To John Foxcroft
ALS (letterbook draft): Library of Congress
London, Oct. 7. 1772
I had no Line from you by this last Packet, but find with Pleasure by yours [to] Mr. Todd that you and yours were well.
The Affair of the Patent is in good Train, and we hope, if new Difficulties unexpected do not arise, we may get thro’ it as soon as the Board meet. We are glad you made no Bargain [about] your Share, and hope none of our Partners there [will] do any such Thing; for the Report of such a Bargain here before the Business is compleated might overset the whole.4
Mr. Colden has promised by this Packet that we shall certainly have the Accounts per the next.5 If they do not come, I think we shall be blam’d, and he will be superseded: For their Lordships our Master, are incens’d at the long Delay.
I hope you have by this time examin’d our private Account as you promis’d, and satisfy’d yourself that I did, as I certainly did, pay you that Ballance of about £389 in my own Wrong. It would relieve me of some Uneasiness to have this Matter settled between us, as it is a Sum of Importance, and in case of Death might be not so easily understood as while we are both in being.6 With Love to my Daughter and best Wishes of Prosperity to you both, and to the little one, I am ever, my dear Friend, Yours most affectionately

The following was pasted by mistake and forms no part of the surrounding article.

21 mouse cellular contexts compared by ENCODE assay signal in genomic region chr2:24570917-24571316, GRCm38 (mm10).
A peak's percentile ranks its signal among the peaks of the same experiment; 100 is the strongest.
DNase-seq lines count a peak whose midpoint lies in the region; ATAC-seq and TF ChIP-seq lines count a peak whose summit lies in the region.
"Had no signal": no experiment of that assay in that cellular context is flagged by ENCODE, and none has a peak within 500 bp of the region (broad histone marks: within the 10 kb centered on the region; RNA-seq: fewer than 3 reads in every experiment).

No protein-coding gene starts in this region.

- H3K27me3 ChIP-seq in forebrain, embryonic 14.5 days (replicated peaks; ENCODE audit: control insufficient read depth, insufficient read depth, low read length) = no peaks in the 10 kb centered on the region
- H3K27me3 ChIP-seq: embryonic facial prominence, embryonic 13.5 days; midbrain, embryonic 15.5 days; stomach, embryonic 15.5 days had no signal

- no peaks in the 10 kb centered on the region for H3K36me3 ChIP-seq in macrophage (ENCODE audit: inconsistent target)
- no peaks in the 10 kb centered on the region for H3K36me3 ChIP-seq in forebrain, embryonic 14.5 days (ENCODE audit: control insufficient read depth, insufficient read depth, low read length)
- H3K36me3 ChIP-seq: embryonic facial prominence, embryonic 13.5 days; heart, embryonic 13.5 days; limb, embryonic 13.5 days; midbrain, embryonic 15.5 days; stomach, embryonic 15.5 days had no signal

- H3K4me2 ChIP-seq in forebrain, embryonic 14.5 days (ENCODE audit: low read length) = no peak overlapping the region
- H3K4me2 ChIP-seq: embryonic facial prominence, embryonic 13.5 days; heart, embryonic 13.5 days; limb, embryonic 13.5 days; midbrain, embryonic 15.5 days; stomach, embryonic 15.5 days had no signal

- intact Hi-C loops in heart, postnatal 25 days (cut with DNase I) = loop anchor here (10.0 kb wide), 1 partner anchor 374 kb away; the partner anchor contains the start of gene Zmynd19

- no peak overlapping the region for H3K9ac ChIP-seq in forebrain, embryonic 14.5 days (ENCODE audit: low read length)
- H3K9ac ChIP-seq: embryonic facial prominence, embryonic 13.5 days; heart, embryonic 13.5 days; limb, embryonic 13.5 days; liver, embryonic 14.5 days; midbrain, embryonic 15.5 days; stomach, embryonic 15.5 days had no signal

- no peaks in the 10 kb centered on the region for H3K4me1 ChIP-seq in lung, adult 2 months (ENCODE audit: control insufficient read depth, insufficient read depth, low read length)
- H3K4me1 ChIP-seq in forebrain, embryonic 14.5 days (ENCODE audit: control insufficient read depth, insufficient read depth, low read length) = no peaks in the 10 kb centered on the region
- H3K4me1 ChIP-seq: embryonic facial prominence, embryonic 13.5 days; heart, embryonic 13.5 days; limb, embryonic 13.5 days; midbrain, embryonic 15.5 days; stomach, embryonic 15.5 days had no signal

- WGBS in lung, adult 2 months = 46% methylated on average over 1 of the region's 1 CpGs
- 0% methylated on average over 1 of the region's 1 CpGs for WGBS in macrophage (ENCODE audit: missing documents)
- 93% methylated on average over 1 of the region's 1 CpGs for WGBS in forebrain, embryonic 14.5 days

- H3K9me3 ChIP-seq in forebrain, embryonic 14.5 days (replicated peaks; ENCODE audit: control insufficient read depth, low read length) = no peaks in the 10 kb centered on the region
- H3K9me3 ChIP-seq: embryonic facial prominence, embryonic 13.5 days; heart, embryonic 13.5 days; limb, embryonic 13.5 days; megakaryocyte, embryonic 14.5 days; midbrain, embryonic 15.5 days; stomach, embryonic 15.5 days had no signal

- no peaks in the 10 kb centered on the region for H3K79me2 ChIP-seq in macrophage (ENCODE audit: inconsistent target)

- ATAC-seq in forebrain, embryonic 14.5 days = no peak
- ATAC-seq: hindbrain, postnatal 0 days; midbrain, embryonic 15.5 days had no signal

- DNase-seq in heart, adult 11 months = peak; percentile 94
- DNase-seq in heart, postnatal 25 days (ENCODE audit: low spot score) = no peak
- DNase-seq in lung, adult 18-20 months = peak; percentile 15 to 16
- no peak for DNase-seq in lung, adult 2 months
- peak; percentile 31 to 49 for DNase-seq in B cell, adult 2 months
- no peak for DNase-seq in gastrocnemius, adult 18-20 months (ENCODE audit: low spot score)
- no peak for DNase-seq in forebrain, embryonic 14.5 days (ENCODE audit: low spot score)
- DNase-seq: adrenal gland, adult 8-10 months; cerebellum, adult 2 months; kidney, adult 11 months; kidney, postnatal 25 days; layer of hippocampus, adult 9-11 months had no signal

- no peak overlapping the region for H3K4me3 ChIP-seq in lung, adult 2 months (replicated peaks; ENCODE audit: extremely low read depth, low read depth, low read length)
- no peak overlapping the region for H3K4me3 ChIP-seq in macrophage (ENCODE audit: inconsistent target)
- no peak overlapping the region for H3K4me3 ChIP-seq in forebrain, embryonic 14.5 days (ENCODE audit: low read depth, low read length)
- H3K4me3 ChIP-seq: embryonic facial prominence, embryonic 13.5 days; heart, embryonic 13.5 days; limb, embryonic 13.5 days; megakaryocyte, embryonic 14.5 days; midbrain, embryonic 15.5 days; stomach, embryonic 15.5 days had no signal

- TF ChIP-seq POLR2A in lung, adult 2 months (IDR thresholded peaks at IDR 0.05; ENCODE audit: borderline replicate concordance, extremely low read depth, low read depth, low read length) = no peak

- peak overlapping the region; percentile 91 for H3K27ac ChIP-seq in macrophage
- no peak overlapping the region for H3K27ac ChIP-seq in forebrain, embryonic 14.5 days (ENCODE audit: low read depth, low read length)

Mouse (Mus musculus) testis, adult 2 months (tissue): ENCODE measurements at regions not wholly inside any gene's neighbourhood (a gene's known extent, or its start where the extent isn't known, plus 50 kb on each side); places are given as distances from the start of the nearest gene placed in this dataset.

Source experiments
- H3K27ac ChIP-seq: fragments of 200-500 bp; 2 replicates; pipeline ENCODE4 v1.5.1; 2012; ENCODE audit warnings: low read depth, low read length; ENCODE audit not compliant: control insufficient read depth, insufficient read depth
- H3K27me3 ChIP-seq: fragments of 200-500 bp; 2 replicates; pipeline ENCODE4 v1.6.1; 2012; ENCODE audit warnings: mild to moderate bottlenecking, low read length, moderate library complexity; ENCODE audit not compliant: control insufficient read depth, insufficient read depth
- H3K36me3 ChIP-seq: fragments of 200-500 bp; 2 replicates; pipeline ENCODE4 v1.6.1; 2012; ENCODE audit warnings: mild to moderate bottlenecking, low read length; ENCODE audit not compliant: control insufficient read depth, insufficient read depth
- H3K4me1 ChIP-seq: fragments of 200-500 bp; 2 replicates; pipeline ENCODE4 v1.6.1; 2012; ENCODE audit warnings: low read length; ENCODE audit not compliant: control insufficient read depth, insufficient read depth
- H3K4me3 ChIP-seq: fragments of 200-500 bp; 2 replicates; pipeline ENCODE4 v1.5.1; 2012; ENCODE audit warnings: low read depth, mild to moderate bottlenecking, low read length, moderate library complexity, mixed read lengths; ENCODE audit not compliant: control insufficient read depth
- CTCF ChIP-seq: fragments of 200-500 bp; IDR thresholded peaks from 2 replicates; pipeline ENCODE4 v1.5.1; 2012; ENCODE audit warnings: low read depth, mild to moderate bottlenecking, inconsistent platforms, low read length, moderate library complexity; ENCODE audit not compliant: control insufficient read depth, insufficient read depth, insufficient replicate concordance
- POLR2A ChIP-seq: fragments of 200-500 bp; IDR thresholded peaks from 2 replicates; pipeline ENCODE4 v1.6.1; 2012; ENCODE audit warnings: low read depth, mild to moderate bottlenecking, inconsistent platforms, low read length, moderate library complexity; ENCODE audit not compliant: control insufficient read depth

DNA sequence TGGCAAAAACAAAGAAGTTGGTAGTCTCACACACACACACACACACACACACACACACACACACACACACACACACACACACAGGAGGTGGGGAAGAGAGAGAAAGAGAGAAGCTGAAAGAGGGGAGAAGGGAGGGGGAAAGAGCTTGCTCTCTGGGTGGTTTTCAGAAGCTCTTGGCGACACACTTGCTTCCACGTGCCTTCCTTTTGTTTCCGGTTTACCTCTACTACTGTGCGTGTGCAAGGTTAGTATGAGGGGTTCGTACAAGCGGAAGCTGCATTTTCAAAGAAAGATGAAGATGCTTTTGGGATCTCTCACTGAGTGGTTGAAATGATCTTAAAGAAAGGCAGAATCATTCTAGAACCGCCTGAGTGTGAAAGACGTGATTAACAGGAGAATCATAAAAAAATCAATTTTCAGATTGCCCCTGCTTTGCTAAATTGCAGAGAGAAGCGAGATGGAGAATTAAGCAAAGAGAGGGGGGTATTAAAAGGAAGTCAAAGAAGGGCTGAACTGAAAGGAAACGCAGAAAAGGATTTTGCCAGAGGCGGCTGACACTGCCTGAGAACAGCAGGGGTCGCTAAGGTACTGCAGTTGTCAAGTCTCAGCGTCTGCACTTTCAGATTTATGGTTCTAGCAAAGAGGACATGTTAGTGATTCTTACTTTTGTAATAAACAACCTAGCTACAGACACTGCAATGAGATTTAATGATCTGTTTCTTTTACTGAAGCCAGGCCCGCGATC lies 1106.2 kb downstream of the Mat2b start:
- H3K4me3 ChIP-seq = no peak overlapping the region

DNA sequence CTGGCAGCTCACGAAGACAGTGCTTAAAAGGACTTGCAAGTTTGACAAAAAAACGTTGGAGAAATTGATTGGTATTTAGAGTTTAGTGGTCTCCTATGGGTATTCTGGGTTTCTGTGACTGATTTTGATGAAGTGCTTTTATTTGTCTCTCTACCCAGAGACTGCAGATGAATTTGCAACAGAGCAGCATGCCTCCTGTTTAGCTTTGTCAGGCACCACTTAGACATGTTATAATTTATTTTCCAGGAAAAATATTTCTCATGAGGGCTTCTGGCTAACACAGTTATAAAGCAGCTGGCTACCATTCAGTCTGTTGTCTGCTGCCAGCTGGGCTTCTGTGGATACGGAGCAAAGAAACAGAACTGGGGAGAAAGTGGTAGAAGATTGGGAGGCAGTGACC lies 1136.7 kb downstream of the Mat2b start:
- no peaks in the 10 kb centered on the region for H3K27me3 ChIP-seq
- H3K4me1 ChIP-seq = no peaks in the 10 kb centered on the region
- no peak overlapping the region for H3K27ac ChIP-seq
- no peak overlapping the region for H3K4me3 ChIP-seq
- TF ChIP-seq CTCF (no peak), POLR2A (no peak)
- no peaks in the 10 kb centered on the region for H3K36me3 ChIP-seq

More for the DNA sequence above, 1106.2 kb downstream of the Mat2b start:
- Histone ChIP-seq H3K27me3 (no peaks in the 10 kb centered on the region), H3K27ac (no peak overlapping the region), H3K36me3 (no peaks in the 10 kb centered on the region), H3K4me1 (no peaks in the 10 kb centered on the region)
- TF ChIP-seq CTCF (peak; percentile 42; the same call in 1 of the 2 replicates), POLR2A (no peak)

Our Friends here are easy about the Virginia Grants, Mr. W. assuring us that they are mostly out of our Bounds.7
4. Foxcroft, on his return to America, had heard such discouraging reports about the affairs of the Walpole Company that he had thought of selling his share; see his letter to BF above, March 2.
5. See BF to Colden above, Oct. 7, and below, Dec. 2.
6. See BF to Foxcroft above, Feb. 4, Aug. 22, and below, Dec. 2.
7. For the potential conflict between Virginia land grants and the ambitions of the Walpole Company see WF to BF above, Jan. 6, and below, Oct. 29.